Final USDA Rule Threatens to Take Food Away from Nearly 700,000 People — Increasing Hunger in South Carolina

Recently, the United States Department of Agriculture (USDA) released a final rule that will cut Supplemental Nutrition Assistance Program (SNAP) benefits for 680,000 people.

SNAP helps thousands of South Carolinians put food on the table. While everyone experiencing a rough patch should be able to use SNAP, the program already places strict time limits on non-disabled participants, ages 18 to 50, who are not caring for children. The current program also restricts access to nutritious food to only three months every three years, unless the individual is working at least 20 hours a week or participating in a workforce program or training.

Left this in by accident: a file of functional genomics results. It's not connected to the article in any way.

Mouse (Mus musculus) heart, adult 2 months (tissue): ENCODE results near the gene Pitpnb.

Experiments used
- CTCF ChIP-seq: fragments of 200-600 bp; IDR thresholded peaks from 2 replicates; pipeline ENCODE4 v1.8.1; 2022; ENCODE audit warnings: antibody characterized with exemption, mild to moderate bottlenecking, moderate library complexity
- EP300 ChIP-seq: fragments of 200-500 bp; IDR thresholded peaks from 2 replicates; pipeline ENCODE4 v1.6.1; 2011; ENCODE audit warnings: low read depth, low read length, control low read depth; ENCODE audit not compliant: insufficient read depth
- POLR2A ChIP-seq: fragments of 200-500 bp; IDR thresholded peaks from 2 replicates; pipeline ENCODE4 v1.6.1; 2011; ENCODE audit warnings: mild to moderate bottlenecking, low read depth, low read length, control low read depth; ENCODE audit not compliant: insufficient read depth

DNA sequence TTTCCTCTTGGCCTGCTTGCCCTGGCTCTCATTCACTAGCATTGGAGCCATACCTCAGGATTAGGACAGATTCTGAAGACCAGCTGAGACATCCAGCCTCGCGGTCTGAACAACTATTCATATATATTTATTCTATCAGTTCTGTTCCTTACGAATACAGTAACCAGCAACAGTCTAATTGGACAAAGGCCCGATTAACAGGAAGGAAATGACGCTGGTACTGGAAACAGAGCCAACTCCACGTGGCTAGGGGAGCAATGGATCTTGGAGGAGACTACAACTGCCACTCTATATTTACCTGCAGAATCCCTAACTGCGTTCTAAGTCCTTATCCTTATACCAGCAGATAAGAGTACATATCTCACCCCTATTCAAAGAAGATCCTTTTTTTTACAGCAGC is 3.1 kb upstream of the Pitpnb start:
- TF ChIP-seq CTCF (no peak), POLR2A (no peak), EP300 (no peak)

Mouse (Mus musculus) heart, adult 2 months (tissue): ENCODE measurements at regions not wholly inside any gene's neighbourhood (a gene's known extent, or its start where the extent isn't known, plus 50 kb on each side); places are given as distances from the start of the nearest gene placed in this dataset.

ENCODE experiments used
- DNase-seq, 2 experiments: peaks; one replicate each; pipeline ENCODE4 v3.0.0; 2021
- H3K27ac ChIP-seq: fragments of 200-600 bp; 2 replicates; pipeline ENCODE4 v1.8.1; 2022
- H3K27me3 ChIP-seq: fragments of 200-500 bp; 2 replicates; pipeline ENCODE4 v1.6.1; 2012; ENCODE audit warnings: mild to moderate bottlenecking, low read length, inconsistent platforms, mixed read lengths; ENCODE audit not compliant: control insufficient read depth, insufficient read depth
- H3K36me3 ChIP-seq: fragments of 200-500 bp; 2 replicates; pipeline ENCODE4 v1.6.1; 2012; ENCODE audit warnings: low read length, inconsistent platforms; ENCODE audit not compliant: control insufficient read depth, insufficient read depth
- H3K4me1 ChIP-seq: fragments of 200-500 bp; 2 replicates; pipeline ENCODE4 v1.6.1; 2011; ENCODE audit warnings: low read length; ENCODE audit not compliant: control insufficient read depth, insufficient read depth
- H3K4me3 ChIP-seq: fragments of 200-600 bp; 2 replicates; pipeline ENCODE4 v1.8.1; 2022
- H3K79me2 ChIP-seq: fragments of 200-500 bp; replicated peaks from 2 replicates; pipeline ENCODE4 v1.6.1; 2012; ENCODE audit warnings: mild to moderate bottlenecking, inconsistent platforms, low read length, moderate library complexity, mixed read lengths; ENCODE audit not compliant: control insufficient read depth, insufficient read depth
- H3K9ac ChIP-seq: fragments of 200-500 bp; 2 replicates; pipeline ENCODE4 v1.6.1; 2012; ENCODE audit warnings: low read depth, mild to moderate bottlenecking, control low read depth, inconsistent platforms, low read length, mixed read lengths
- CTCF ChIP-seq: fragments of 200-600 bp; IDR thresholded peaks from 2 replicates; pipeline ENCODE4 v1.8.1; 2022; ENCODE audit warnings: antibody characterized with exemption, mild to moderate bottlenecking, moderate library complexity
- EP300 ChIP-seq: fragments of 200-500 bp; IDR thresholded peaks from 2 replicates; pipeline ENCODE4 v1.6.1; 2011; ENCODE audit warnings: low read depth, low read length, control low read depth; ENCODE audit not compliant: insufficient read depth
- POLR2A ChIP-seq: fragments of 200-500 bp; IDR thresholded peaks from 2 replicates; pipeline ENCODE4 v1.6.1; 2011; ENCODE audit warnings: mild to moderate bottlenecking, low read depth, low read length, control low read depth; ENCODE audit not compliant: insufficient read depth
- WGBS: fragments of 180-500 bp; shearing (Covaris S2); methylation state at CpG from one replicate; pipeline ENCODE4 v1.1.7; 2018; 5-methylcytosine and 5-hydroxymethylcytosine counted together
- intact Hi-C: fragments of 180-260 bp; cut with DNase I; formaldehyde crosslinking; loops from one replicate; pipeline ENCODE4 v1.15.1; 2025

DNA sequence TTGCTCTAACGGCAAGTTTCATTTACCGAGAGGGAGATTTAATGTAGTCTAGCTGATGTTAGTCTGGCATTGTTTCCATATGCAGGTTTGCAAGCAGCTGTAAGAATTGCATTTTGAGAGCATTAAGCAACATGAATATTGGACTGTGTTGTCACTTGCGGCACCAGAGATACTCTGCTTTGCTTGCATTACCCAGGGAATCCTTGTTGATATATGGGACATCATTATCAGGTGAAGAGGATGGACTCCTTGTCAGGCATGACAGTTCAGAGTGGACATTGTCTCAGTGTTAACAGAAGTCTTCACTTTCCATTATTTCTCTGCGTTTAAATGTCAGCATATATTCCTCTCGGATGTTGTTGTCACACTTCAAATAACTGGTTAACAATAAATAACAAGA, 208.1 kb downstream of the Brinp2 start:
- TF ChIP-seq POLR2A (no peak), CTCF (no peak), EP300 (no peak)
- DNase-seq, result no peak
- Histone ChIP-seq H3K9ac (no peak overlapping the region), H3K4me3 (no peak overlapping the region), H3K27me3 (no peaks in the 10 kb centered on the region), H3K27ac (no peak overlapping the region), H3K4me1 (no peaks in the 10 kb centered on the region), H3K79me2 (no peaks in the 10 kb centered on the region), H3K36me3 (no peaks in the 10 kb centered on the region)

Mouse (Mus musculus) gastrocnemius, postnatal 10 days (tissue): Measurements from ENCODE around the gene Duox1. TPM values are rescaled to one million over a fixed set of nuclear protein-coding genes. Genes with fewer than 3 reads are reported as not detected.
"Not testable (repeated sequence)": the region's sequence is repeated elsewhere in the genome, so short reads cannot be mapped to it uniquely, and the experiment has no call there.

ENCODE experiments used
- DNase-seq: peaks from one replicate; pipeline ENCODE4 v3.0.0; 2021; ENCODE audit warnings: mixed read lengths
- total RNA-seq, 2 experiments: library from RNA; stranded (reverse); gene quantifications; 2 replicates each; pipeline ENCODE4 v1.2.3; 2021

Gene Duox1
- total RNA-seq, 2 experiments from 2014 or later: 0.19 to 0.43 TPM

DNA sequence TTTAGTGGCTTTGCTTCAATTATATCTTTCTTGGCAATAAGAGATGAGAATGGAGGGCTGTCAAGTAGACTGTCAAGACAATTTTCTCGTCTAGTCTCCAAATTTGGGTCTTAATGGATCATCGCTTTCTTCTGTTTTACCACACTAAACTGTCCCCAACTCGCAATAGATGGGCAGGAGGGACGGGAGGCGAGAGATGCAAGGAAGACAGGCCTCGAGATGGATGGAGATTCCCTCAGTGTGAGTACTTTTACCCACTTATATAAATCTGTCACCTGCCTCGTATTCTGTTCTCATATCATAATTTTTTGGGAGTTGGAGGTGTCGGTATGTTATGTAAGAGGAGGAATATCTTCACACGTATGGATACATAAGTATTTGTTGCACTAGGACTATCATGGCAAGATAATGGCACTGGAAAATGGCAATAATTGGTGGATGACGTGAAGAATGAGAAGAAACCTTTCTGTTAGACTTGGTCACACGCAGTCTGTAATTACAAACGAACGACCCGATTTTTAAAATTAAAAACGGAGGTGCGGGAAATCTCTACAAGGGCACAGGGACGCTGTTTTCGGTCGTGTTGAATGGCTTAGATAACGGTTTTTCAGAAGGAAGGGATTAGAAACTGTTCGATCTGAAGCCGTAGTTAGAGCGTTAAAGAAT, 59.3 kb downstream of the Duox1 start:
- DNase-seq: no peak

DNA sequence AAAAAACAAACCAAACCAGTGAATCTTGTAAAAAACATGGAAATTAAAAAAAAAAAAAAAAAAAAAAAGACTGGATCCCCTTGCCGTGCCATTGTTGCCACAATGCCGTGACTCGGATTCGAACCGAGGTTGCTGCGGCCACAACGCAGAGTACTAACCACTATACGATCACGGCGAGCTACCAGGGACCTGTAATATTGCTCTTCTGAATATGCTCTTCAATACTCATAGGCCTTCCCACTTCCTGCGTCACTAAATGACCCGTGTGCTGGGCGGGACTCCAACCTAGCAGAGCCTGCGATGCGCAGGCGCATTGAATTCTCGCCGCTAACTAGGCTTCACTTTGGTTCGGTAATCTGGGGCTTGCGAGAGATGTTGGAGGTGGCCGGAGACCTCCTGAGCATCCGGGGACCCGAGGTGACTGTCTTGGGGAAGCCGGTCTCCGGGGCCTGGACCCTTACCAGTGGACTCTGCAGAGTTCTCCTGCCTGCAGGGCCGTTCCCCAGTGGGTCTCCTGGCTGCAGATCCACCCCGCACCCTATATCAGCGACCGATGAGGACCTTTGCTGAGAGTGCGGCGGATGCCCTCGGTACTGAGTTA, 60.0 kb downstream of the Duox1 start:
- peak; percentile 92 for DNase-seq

Reducing SNAP benefits from the plates of people facing hunger each year will not help people find and maintain steady, full-time jobs. Feeding them will.

Many of our neighbors facing these time limits must overcome barriers that make finding and keeping adequate work difficult, including the lack of transportation and irregular work schedules.

Every day, the Lowcountry Food Bank and our partner food pantries accomplish the huge task of helping children, seniors, working families and veterans make ends meet by providing food. This cut to SNAP benefits will create a larger gap in food access for our neighbors who need it most.

While the Lowcountry Food Bank remains steadfast in our commitment to feed those in our community who are food insecure, we need the help of federal nutrition programs and hope the USDA will join us in the fight against hunger and rescind its harmful rule.


Pat Walker
President and CEO
The Lowcountry Food Bank

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